In a new study by a team of researchers including the SDRP, based on subsequent years of health assessment data and a formal expert elicitation process, these predictions have been updated in “Modeling population effects of the Deepwater Horizon oil spill on a long-lived species,” published recently in the journal Conservation Biology. Lori H. Schwacke, with the National Marine Mammal Foundation, was the lead author.
Among the team’s findings:
- Disease conditions persisted and have recently worsened in dolphins that were presumably exposed to DWH oil. 78% of dolphins assessed in 2018 had a guarded, poor, or grave prognosis. Dolphins born after the spill were in better health.
The population declined by an estimated 45% relative to baseline and will take 35 years to recover to 95% of baseline numbers.
- Today, the Barataria Bay population is at a minimum point in its recovery trajectory and remains vulnerable to emerging threats — including planned ecosystem restoration efforts involving sediment diversion from the Mississippi River — that are likely to be detrimental to the dolphins’ survival.
- Interestingly, while the Sarasota Bay dolphins we study are nearly 500 miles from their Barataria Bay cousins, they have played a crucial role in helping to develop these population model estimates predicting the changes and impacts caused by the DWH spill. That’s because we have more than 50 years of data — on everything from biology and physiology to population structure, life history, and ecology — about the dolphins in Sarasota Bay, allowing them to serve as a reference population for comparison to other bottlenose dolphin populations.
The new study pointed out that for long-lived species like dolphins, small changes in individual survival can result in big changes for a population. And because there are no proven medical interventions we can implement to address the persistent diseases caused by oil exposure, we must do all we can to prevent additional impacts from things that we can control.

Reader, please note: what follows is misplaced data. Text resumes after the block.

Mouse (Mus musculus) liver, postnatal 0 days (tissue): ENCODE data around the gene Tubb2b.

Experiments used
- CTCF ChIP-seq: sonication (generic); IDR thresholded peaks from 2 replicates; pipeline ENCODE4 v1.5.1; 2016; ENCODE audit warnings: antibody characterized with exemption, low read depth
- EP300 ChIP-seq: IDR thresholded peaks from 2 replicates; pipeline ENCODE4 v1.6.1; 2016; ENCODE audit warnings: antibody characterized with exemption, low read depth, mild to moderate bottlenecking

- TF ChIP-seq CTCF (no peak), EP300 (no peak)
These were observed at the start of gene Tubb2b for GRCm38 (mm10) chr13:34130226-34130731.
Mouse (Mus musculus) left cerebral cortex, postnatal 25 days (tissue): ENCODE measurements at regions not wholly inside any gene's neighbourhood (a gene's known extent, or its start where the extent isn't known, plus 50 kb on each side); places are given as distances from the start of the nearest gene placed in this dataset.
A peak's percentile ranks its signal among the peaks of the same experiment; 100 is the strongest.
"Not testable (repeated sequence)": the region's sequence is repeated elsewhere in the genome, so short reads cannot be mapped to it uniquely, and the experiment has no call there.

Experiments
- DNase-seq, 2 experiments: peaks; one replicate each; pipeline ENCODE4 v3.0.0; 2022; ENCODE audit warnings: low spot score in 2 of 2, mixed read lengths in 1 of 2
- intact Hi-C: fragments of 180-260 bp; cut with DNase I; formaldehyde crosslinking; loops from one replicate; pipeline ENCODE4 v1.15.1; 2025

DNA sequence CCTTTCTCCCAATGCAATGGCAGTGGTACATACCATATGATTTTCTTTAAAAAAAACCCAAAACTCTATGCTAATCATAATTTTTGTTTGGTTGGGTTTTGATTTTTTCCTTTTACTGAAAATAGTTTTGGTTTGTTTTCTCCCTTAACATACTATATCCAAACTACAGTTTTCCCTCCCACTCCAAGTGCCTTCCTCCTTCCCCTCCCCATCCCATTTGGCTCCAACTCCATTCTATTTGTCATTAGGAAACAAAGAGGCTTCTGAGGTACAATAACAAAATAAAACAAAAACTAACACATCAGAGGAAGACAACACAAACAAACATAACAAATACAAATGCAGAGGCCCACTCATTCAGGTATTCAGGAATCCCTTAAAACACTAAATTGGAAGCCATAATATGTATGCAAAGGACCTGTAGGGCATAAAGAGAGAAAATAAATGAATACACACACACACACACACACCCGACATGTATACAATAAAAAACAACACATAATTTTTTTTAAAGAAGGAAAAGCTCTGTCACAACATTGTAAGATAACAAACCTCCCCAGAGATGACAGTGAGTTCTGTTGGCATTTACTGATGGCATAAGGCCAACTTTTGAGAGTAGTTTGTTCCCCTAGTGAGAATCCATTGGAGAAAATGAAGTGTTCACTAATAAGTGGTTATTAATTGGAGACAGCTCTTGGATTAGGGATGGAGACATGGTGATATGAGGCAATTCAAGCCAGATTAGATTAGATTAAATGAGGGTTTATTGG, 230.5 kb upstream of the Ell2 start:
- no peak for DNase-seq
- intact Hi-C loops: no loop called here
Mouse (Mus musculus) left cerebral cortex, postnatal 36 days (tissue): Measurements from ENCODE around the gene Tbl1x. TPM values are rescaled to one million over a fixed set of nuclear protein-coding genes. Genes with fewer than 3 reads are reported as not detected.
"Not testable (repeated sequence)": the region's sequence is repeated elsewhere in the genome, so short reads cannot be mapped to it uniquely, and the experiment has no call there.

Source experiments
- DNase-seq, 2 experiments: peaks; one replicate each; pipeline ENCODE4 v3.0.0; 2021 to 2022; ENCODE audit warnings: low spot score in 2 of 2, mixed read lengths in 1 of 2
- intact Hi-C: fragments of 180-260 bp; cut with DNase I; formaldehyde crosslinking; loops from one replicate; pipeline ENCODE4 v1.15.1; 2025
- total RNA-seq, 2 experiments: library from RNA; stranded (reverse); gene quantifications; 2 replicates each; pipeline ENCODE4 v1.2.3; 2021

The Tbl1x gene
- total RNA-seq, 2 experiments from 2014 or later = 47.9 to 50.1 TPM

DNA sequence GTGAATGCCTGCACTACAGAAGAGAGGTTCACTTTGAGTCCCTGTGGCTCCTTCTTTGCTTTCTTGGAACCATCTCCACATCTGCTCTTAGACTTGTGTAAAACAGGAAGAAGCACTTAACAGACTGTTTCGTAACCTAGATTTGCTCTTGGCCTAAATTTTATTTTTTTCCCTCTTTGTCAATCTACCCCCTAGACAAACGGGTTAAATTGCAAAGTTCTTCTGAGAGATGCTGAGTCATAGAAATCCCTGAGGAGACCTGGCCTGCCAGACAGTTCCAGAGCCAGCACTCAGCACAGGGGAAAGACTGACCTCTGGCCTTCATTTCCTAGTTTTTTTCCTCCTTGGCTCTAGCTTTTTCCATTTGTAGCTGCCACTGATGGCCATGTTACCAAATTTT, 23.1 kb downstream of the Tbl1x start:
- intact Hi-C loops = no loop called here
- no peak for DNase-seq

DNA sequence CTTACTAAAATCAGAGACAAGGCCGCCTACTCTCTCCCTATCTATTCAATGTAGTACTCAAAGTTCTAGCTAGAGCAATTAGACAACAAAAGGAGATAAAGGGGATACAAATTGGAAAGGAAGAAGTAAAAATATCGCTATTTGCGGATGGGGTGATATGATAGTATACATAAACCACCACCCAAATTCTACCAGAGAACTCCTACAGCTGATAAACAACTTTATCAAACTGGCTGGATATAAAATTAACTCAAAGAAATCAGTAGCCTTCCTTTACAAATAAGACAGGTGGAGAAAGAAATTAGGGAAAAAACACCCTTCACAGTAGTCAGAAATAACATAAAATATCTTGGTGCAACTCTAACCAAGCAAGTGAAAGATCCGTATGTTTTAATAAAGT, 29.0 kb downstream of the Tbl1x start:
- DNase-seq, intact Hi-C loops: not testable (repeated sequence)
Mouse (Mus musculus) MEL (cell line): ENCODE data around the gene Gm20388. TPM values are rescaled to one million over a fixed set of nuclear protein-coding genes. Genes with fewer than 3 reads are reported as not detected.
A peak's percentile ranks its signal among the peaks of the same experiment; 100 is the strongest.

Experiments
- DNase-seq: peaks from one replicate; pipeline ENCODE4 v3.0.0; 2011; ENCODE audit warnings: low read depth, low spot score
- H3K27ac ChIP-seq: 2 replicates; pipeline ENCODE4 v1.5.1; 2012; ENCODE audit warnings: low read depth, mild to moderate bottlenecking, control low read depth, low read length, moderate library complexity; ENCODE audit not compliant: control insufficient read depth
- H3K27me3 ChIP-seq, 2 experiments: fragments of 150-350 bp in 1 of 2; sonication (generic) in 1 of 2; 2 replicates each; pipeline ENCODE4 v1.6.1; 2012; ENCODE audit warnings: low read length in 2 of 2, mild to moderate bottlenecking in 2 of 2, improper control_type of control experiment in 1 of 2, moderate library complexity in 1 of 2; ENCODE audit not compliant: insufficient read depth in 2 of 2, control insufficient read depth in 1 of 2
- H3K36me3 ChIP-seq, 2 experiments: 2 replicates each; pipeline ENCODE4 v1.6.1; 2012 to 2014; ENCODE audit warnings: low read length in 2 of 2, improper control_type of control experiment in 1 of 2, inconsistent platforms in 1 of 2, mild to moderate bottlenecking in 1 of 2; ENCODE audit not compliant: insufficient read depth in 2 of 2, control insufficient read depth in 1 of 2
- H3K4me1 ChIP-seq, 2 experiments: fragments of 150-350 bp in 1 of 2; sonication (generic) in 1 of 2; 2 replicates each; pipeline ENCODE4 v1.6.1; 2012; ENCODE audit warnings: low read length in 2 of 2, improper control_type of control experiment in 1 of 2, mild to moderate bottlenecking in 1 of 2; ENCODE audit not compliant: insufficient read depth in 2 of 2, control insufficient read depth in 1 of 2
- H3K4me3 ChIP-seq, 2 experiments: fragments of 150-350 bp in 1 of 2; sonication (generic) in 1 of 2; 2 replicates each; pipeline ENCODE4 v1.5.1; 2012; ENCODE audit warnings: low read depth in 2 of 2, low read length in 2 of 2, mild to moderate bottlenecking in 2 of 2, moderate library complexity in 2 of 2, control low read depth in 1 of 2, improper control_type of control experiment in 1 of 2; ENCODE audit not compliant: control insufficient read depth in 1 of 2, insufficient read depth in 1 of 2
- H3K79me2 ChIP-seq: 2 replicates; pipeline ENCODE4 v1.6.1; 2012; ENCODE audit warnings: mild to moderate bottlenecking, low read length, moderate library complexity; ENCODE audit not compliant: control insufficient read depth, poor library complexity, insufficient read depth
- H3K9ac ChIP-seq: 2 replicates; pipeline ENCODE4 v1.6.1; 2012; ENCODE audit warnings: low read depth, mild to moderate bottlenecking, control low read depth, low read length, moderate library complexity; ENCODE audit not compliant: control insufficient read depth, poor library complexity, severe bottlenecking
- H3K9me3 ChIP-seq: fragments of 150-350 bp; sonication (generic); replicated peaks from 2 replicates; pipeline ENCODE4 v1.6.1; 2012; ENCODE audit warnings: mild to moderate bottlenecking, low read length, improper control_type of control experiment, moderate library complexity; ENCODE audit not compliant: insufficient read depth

That means we must all continue to work to limit threats that dolphins face in the wild — from other pollutants, from marine debris, from habitat alteration, and from ﬁshing gear, for example — to prevent additional risks to dolphin populations. That’s not just true for the oil-exposed animals in Barataria Bay, it’s important for all dolphins, including the Sarasota Bay dolphins we know best.
Wishing you fair winds, and clean seas.
P.S. Responding to dolphin entanglements — like our January rescue — and documenting the impacts from massive disasters like the DWH and Piney Point is part of our dolphin conservation mission. But it takes support to be able to respond at a moment’s notice. If you think this work is important, please consider making a donation to the Sarasota Dolphin Research Program during the 2022 Giving Challenge, which takes place from Noon to Noon April 26-27, 2022. Donations from $25 to $100 will also be eligible for 1-to-1 matching funds, doubling your impact!
Publication Citation & Link
Schwacke, L. H., Marques, T. A., Thomas, L., Booth, C. G., Balmer, B. C., Barratclough, A., Colegrove, K., De Guise, S., Garrison, L. P., Gomez, F. M., Morey, J. S., Mullin, K. D., Quigley, B. M., Rosel, P. E., Rowles, T. K., Takeshita, R., Townsend, F. I., Speakman, T. R., Wells, R. S., …, & Smith, C. R. (2022). Modeling population effects of the Deepwater Horizon oil spill on a long-lived species. Conservation Biology, e13878. (2021) Link